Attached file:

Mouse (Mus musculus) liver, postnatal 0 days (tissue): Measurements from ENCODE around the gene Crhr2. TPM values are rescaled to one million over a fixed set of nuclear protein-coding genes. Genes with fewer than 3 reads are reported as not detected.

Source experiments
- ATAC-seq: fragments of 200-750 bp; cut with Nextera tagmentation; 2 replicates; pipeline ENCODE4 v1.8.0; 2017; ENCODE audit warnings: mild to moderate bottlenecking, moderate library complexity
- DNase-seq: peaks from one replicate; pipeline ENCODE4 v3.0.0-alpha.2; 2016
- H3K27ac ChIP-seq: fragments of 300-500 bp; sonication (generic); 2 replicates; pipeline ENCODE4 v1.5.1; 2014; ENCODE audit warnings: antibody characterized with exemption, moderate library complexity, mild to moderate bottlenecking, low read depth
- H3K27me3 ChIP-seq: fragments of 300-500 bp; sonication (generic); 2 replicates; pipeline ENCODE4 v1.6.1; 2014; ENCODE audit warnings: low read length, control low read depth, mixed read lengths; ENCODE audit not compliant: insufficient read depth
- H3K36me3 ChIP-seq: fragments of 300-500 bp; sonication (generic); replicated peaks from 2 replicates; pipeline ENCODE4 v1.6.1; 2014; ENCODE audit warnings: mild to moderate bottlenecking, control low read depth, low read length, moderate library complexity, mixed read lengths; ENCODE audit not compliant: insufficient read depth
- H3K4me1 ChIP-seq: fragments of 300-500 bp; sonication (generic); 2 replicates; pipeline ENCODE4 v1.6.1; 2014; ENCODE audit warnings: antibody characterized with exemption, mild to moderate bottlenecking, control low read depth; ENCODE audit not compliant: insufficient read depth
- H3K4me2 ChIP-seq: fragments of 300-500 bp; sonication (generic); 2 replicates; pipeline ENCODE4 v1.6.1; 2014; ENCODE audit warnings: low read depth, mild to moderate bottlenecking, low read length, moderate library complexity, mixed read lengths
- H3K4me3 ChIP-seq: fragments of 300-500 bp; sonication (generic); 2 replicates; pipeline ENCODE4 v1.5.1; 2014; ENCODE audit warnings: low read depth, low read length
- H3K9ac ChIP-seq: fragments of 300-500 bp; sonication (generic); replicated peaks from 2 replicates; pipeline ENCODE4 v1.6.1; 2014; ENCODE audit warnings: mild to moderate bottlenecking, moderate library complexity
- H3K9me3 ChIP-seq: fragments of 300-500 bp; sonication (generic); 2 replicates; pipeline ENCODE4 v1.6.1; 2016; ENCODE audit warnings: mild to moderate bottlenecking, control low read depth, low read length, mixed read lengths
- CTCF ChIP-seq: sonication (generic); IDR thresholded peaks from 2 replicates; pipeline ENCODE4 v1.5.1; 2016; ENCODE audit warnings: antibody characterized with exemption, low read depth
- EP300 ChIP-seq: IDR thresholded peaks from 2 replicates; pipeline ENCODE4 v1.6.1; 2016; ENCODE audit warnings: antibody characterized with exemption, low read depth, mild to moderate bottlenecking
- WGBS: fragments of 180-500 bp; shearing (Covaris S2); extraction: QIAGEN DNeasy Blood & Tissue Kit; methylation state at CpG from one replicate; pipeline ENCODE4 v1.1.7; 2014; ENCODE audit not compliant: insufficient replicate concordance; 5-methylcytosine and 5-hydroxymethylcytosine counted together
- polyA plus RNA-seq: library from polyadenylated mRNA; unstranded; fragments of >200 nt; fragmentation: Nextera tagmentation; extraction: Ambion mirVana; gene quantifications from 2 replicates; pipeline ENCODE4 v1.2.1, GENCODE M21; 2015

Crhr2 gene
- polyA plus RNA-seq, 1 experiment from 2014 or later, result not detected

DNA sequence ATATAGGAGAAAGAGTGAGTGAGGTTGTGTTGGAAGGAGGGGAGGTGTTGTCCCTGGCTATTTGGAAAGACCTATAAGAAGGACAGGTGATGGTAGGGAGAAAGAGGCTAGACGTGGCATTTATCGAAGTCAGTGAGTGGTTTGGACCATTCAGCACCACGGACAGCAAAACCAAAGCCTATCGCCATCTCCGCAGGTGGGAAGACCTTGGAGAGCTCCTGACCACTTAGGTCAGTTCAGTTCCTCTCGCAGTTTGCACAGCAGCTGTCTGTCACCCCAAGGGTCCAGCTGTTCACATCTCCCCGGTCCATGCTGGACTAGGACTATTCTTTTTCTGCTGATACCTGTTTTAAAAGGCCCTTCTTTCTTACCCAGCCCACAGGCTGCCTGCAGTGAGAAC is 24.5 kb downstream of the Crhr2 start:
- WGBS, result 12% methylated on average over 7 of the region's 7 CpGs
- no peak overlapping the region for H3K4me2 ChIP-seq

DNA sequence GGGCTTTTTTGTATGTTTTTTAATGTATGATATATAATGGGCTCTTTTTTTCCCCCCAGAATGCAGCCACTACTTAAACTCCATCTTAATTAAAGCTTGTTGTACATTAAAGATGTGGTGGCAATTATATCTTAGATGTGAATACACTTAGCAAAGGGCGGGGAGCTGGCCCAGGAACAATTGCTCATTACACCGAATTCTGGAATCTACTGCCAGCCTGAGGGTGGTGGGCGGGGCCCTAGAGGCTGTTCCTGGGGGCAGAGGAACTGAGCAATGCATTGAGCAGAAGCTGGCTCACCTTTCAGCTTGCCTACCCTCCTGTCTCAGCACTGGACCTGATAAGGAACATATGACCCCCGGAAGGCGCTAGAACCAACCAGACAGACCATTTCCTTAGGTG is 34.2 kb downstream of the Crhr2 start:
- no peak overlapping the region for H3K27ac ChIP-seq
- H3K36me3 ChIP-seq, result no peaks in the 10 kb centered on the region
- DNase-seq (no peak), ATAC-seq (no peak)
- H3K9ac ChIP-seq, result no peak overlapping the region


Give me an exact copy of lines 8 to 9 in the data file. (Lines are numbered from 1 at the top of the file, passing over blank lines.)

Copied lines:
- H3K4me1 ChIP-seq: fragments of 300-500 bp; sonication (generic); 2 replicates; pipeline ENCODE4 v1.6.1; 2014; ENCODE audit warnings: antibody characterized with exemption, mild to moderate bottlenecking, control low read depth; ENCODE audit not compliant: insufficient read depth
- H3K4me2 ChIP-seq: fragments of 300-500 bp; sonication (generic); 2 replicates; pipeline ENCODE4 v1.6.1; 2014; ENCODE audit warnings: low read depth, mild to moderate bottlenecking, low read length, moderate library complexity, mixed read lengths